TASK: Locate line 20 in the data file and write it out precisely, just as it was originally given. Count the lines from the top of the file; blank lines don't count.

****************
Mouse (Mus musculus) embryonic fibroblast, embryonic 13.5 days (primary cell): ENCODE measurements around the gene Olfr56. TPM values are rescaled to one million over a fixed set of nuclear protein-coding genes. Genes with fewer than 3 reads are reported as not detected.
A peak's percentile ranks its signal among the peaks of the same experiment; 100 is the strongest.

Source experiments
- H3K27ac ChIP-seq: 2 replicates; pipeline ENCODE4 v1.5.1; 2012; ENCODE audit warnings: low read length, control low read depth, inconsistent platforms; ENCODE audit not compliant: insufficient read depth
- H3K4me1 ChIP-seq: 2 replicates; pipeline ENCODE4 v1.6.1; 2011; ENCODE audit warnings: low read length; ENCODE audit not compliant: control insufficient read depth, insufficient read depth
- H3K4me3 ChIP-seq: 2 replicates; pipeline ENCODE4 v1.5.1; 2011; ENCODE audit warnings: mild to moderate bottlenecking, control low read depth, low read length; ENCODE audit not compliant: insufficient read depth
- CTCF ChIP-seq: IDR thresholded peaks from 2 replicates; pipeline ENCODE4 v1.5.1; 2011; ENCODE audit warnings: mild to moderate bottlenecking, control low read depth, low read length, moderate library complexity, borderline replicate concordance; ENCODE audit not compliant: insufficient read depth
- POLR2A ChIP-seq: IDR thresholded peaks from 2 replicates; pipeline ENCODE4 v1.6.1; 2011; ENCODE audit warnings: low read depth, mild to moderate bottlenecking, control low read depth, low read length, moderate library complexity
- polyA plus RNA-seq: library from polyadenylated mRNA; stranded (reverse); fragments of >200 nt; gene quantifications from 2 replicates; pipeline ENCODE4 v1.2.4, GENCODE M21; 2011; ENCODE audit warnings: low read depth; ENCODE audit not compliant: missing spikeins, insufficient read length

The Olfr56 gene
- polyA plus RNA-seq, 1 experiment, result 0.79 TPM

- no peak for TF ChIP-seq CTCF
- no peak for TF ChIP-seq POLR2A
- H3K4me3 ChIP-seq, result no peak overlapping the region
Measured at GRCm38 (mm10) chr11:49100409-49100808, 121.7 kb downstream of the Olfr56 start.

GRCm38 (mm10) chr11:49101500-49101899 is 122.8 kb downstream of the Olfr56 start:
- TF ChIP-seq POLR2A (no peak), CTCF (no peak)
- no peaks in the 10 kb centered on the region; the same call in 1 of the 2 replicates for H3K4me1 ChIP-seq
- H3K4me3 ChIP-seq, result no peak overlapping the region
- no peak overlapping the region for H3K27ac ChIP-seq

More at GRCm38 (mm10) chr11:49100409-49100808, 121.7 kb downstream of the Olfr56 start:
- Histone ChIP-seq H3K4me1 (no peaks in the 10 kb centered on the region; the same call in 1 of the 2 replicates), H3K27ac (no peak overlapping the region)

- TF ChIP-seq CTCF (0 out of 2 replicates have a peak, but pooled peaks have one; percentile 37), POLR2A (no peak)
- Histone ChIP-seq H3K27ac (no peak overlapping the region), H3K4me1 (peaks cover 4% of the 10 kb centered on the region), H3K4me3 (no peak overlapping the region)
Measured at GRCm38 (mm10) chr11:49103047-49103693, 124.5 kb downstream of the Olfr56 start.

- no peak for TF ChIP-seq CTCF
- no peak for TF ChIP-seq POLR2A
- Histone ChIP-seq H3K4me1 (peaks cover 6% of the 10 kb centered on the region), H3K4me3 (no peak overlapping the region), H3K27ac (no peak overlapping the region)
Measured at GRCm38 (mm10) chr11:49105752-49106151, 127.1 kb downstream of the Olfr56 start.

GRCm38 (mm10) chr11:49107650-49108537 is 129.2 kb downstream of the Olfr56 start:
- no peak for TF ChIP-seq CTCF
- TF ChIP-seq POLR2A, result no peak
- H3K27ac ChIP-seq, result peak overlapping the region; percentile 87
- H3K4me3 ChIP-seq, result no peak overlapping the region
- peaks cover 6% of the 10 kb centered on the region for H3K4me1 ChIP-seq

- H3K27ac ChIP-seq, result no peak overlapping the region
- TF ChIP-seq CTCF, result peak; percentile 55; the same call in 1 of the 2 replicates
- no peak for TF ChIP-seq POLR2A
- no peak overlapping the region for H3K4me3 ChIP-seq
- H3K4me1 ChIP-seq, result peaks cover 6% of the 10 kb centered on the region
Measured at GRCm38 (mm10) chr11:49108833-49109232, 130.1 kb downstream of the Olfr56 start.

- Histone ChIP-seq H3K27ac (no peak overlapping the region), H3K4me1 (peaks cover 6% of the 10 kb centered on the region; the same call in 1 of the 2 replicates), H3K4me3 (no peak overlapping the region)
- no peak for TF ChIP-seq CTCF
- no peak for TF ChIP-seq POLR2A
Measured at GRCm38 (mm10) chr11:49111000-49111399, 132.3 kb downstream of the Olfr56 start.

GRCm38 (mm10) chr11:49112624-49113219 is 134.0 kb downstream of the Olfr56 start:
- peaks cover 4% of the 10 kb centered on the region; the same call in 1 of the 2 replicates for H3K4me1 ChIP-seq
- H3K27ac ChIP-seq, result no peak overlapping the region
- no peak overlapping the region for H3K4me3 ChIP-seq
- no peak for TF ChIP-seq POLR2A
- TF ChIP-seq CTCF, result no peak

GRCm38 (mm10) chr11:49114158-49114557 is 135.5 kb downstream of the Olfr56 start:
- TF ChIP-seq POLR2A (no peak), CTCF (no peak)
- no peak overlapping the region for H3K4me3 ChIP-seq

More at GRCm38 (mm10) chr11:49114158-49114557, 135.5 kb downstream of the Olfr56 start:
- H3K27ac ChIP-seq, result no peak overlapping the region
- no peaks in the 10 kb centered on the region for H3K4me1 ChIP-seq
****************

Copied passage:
- no peak overlapping the region for H3K27ac ChIP-seq